If you’re a digital professional on the left, especially one with some skin in the current Democratic presidential primary contest, you likely know Matt Bruenig. The liberal blogger was fired for getting into a name-calling spat on Twitter with Neera Tanden, a Hillary Clinton supporter and president of the Center for American Progress.
Vox, which describes Bruenig as “an aggressive left-wing Twitter personality”, has a tweet-by-tweet account of the war of words that led to his firing.
It’s another in a series of scuffles, both online and off, between Clinton and Sanders backers as tensions between the two camps boil over. Take the recent state party convention in Nevada, where Sanders supporters graffitied the headquarters, reportedly threw chairs and threatened state party Chairwoman Roberta Lange over social media. It’s representative of the vitriol being fired back and forth online between Clinton’s and her rival’s camps.
But leaving aside the implications for Democratic unity, does the Bruenig incident hold a lesson for young campaign staffers, especially in an age where rhetorical battles rage online daily?
Do they need to keep their opinions offline, even if they’re embroiled in a protracted intra-party fight, or do they just need to find a better way of engaging with online opponents?
Kouri Marshall, executive director of Democratic GAIN, warns that, broadly speaking, potential employers are scrutinizing more than ever what applicants are saying and have said online.
“They should be careful with how they talk about candidates they might not like,” said Marshall, whose group hosts career fairs and has a popular jobs board. “Especially when there’s two Democrats running, or two Republicans running because at the end of the day, if they want to join the team that wins the nomination at later date, they might mess up that opportunity because of their social media.”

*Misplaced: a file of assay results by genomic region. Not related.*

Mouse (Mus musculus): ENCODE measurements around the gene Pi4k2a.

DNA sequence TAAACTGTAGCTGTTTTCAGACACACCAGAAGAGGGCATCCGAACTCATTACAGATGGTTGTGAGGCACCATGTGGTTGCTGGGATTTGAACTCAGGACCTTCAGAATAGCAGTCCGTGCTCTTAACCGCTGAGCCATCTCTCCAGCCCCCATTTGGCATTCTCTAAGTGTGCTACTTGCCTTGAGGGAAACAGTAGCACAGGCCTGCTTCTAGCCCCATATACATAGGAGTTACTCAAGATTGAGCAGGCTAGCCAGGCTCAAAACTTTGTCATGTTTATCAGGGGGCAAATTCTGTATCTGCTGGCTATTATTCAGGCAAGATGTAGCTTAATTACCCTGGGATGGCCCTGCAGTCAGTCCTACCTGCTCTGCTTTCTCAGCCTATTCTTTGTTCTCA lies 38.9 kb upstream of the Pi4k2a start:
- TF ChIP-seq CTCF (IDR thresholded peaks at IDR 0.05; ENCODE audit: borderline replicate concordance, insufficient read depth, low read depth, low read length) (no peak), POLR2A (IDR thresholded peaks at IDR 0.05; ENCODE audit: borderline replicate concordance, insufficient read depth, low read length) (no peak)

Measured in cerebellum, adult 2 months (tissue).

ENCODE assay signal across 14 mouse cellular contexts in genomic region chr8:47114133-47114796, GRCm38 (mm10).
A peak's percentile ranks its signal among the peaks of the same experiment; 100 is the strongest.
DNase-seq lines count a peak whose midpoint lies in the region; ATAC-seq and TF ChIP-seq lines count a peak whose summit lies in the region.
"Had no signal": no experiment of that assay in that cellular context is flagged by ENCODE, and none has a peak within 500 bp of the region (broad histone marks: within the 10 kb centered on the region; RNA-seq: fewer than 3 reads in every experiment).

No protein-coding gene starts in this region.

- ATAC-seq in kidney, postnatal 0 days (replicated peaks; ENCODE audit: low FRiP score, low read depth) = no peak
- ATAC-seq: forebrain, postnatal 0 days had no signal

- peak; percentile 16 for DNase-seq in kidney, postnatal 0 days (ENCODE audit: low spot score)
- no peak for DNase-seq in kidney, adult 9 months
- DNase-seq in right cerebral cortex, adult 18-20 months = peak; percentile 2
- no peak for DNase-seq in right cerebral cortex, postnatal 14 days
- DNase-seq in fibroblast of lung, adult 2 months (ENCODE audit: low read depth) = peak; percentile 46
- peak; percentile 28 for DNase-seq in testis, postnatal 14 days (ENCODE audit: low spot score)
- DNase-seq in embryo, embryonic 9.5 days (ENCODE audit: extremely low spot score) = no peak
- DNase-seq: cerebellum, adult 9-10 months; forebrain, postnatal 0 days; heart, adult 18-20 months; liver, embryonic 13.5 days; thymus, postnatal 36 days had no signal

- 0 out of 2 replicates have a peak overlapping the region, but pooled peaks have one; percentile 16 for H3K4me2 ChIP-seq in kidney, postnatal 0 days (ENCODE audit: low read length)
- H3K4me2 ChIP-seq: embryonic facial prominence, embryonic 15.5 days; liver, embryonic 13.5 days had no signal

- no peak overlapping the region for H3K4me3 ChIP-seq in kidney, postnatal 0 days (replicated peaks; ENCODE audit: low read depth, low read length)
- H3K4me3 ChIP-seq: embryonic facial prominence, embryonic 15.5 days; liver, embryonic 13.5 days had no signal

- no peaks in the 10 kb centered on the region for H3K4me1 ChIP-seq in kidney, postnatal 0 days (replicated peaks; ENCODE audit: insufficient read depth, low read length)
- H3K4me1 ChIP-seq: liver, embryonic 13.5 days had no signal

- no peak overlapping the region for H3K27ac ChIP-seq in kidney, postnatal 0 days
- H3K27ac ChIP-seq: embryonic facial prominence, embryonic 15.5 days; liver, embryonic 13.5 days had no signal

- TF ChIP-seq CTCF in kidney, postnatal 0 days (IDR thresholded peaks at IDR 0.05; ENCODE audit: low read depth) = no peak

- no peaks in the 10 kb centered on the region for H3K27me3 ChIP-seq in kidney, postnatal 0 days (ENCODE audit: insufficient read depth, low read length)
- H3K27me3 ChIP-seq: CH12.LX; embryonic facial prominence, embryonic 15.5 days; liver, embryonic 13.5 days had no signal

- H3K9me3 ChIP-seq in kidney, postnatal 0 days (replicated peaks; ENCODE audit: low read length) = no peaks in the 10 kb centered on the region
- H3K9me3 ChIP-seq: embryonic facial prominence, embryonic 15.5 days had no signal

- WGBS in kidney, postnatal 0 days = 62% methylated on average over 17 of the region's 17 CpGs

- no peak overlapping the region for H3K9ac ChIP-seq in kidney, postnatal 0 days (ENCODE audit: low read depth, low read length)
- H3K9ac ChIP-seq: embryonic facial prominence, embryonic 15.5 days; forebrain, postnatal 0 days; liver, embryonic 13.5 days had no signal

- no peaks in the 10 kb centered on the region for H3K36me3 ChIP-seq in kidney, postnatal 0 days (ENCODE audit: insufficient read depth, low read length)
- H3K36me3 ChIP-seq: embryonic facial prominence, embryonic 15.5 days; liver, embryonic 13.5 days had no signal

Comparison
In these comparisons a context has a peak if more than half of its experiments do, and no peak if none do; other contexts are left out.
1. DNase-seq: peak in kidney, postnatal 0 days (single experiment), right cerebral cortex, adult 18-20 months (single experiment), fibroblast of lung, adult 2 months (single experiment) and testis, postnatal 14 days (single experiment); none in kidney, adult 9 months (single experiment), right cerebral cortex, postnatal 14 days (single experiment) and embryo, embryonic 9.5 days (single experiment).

Of course, the lure of the Twitter war is strong, and that’s nothing new. During the last midterm cycle, Republican consultant Mark Harris aimed a critique in C&E at young, social media-obsessed operatives and comms professionals.
“As operatives we have to remember that Twitter is not a representative sample,” Harris wrote. “One or two Twitter loudmouths can make minor issues seem tremendously important when they are, in fact, completely irrelevant. If Twitter is your only news source, which too often it is for many political reporters, some random malfeasance would appear to have seismic repercussions when survey research would show 80 percent of voters are unaware of the issue at all.”
It presents a potential dilemma for aspirants because campaigns are looking for digital skills — and what better way to showcase them than, say, building a large Twitter following.
“They’re looking for folks who are digitally savvy. They’re looking for folks who have great digital profiles,” said Marshall. Though most of the employers he interacts with running GAIN are putting just as much emphasis on “clean digital profiles.”
Even established consultants aren’t immune from losing out on work because of controversial opinions expressed online. In March 2015, GOP consultant Liz Mair was forced to resign from Wisconsin Gov. Scott Walker's presidential campaign after her tweets about Iowans growing up “government-dependent” because of ethanol subsidies caused controversy.
“I tell my friends that all the time,” said Marshall, “don’t go so hard on people you don’t like.”